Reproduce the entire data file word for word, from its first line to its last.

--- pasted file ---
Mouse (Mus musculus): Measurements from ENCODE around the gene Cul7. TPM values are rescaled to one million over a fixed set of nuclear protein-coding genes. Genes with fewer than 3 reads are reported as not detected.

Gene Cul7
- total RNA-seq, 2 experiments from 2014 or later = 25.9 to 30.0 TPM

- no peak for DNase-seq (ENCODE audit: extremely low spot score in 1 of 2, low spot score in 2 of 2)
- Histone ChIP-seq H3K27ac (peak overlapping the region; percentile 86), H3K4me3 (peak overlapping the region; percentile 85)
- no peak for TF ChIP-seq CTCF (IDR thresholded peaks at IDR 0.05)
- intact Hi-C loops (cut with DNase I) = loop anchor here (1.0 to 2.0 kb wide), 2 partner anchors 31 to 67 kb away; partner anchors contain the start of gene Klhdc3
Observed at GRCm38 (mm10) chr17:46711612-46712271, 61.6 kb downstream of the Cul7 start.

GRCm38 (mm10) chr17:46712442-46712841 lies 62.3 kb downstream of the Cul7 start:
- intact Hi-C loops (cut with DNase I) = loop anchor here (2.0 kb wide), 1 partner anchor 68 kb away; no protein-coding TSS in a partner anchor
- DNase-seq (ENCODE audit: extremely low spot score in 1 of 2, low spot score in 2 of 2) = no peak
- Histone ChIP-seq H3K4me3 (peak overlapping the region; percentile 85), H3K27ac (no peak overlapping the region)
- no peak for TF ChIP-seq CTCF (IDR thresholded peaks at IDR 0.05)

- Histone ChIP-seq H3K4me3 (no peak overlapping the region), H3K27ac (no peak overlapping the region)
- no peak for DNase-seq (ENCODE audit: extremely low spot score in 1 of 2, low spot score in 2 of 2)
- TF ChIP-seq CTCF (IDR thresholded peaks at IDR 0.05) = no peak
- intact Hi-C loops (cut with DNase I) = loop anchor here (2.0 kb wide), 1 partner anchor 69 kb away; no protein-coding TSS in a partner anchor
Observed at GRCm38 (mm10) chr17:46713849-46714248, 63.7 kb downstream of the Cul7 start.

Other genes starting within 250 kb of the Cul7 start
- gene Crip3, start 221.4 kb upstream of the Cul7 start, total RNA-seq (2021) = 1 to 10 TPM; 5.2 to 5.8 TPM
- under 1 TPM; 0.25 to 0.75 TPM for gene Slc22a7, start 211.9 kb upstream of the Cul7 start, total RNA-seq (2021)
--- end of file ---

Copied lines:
Mouse (Mus musculus): Measurements from ENCODE around the gene Cul7. TPM values are rescaled to one million over a fixed set of nuclear protein-coding genes. Genes with fewer than 3 reads are reported as not detected.

Gene Cul7
- total RNA-seq, 2 experiments from 2014 or later = 25.9 to 30.0 TPM

- no peak for DNase-seq (ENCODE audit: extremely low spot score in 1 of 2, low spot score in 2 of 2)
- Histone ChIP-seq H3K27ac (peak overlapping the region; percentile 86), H3K4me3 (peak overlapping the region; percentile 85)
- no peak for TF ChIP-seq CTCF (IDR thresholded peaks at IDR 0.05)
- intact Hi-C loops (cut with DNase I) = loop anchor here (1.0 to 2.0 kb wide), 2 partner anchors 31 to 67 kb away; partner anchors contain the start of gene Klhdc3
Observed at GRCm38 (mm10) chr17:46711612-46712271, 61.6 kb downstream of the Cul7 start.

GRCm38 (mm10) chr17:46712442-46712841 lies 62.3 kb downstream of the Cul7 start:
- intact Hi-C loops (cut with DNase I) = loop anchor here (2.0 kb wide), 1 partner anchor 68 kb away; no protein-coding TSS in a partner anchor
- DNase-seq (ENCODE audit: extremely low spot score in 1 of 2, low spot score in 2 of 2) = no peak
- Histone ChIP-seq H3K4me3 (peak overlapping the region; percentile 85), H3K27ac (no peak overlapping the region)
- no peak for TF ChIP-seq CTCF (IDR thresholded peaks at IDR 0.05)

- Histone ChIP-seq H3K4me3 (no peak overlapping the region), H3K27ac (no peak overlapping the region)
- no peak for DNase-seq (ENCODE audit: extremely low spot score in 1 of 2, low spot score in 2 of 2)
- TF ChIP-seq CTCF (IDR thresholded peaks at IDR 0.05) = no peak
- intact Hi-C loops (cut with DNase I) = loop anchor here (2.0 kb wide), 1 partner anchor 69 kb away; no protein-coding TSS in a partner anchor
Observed at GRCm38 (mm10) chr17:46713849-46714248, 63.7 kb downstream of the Cul7 start.

Other genes starting within 250 kb of the Cul7 start
- gene Crip3, start 221.4 kb upstream of the Cul7 start, total RNA-seq (2021) = 1 to 10 TPM; 5.2 to 5.8 TPM
- under 1 TPM; 0.25 to 0.75 TPM for gene Slc22a7, start 211.9 kb upstream of the Cul7 start, total RNA-seq (2021)